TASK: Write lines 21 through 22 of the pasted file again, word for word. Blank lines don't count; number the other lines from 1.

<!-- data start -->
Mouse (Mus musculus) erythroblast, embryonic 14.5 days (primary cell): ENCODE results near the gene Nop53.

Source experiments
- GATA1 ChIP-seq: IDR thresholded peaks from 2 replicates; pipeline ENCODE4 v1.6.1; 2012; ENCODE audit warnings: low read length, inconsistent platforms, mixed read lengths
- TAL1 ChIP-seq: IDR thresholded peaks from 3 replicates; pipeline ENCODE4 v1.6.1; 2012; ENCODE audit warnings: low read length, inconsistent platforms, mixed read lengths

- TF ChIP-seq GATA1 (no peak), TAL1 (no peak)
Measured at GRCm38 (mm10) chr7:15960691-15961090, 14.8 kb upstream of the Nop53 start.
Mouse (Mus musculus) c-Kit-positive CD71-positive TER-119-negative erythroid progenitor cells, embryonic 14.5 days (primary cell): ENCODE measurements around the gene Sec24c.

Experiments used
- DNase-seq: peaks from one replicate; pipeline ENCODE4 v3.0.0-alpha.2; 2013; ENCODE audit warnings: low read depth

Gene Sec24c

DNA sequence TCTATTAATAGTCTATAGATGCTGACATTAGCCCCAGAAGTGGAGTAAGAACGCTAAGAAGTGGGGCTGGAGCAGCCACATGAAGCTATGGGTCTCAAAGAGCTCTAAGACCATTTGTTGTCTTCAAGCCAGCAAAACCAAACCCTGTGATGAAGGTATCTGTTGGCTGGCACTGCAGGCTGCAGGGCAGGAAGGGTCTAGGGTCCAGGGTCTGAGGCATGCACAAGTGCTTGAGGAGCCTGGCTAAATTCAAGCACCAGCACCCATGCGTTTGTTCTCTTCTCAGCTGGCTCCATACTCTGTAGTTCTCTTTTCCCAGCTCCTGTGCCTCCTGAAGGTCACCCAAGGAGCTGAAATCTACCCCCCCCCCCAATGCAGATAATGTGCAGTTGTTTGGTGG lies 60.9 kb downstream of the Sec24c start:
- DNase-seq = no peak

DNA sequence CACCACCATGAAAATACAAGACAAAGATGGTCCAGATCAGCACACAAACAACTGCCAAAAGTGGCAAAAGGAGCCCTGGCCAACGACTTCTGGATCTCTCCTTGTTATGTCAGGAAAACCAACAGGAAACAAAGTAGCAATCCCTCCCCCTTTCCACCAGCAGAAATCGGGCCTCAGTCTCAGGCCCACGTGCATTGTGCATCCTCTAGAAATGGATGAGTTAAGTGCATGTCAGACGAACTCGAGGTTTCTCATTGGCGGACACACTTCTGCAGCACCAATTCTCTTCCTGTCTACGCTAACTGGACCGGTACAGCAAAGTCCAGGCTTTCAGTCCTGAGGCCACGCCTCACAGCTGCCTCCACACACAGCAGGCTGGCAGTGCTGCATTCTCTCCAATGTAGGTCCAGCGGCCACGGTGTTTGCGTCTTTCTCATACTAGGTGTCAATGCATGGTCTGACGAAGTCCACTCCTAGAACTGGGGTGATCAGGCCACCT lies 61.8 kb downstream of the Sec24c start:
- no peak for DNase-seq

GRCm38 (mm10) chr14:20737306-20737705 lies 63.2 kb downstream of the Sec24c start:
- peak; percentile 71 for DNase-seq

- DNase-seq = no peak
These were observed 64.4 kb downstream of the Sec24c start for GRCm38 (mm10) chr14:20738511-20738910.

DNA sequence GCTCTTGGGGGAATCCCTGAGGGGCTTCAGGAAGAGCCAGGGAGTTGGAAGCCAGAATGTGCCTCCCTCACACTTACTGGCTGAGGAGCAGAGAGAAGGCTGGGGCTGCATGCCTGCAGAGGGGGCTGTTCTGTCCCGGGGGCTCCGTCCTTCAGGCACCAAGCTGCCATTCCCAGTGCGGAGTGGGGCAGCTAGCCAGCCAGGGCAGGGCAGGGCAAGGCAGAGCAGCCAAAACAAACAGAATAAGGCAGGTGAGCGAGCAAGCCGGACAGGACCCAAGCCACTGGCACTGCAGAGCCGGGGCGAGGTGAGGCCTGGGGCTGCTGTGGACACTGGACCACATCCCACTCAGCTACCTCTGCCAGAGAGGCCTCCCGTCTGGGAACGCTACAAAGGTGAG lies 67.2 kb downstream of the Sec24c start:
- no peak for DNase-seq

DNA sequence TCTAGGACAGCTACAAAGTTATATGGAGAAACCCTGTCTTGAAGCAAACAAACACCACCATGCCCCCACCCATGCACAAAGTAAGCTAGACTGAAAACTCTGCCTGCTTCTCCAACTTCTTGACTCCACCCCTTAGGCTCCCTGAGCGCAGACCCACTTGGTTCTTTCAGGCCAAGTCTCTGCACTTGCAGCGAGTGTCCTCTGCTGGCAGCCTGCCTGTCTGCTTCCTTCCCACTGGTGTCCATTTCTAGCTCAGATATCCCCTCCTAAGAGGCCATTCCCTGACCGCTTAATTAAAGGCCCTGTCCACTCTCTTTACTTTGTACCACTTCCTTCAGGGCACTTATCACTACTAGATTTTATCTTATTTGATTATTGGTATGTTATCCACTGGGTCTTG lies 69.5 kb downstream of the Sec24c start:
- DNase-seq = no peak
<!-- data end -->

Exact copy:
DNA sequence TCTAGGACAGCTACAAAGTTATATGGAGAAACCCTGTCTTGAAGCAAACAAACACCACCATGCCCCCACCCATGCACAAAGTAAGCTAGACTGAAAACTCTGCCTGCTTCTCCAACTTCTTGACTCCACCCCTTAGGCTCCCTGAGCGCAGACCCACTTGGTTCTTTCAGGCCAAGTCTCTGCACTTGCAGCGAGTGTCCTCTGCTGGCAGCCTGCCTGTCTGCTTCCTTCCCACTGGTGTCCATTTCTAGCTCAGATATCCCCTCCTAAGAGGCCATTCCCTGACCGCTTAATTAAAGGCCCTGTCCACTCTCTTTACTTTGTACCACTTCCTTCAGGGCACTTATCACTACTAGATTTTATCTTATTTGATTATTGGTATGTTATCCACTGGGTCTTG lies 69.5 kb downstream of the Sec24c start:
- DNase-seq = no peak